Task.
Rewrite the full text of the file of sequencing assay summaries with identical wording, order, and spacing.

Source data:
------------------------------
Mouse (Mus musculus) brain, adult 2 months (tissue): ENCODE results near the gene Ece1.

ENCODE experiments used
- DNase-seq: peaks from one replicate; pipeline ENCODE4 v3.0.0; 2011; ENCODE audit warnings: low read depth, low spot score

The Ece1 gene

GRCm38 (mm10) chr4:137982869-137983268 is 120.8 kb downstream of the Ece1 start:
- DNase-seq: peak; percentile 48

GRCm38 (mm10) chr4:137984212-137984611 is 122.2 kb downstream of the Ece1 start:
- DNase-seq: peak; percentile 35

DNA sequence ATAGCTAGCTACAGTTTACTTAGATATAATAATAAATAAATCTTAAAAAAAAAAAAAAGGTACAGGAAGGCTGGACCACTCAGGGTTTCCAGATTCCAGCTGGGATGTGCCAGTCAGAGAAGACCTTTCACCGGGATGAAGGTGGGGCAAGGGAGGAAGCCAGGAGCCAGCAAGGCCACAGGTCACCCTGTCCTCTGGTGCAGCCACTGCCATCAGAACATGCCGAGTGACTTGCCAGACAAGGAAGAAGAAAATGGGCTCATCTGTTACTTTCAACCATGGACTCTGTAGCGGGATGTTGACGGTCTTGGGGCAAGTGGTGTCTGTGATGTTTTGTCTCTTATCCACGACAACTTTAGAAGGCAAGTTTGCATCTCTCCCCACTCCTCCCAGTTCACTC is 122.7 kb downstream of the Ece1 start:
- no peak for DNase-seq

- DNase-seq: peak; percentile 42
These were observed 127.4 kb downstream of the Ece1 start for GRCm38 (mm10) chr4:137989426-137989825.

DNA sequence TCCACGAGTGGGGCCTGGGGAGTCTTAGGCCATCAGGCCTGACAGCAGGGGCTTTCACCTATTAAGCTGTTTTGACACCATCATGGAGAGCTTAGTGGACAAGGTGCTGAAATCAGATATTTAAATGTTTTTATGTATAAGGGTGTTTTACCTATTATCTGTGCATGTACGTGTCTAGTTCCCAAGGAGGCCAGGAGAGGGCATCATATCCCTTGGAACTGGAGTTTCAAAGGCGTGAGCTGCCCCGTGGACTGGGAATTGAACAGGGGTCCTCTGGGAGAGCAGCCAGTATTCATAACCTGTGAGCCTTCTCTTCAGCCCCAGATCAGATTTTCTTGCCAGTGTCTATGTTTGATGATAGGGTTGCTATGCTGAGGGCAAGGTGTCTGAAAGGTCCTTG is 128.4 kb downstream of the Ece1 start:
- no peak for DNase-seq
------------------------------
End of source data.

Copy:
Mouse (Mus musculus) brain, adult 2 months (tissue): ENCODE results near the gene Ece1.

ENCODE experiments used
- DNase-seq: peaks from one replicate; pipeline ENCODE4 v3.0.0; 2011; ENCODE audit warnings: low read depth, low spot score

The Ece1 gene

GRCm38 (mm10) chr4:137982869-137983268 is 120.8 kb downstream of the Ece1 start:
- DNase-seq: peak; percentile 48

GRCm38 (mm10) chr4:137984212-137984611 is 122.2 kb downstream of the Ece1 start:
- DNase-seq: peak; percentile 35

DNA sequence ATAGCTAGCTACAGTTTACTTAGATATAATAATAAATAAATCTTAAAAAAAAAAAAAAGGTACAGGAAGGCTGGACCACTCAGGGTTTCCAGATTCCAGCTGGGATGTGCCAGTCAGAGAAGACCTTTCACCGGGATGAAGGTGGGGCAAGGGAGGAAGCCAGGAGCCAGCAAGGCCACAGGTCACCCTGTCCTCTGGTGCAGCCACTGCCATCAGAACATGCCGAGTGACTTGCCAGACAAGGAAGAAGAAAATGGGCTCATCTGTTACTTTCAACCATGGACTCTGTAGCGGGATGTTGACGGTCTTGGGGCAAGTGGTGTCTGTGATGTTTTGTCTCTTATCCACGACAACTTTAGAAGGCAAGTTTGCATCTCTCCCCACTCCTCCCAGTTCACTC is 122.7 kb downstream of the Ece1 start:
- no peak for DNase-seq

- DNase-seq: peak; percentile 42
These were observed 127.4 kb downstream of the Ece1 start for GRCm38 (mm10) chr4:137989426-137989825.

DNA sequence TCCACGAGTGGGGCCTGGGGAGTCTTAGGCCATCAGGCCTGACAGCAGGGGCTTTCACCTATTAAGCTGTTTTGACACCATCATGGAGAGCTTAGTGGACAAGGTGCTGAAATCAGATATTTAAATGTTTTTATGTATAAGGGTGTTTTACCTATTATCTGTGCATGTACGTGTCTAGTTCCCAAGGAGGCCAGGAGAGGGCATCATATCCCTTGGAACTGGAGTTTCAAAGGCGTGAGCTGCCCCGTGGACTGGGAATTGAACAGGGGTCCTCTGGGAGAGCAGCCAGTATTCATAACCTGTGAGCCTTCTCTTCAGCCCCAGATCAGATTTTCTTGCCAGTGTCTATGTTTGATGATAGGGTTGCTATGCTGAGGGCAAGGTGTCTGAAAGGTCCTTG is 128.4 kb downstream of the Ece1 start:
- no peak for DNase-seq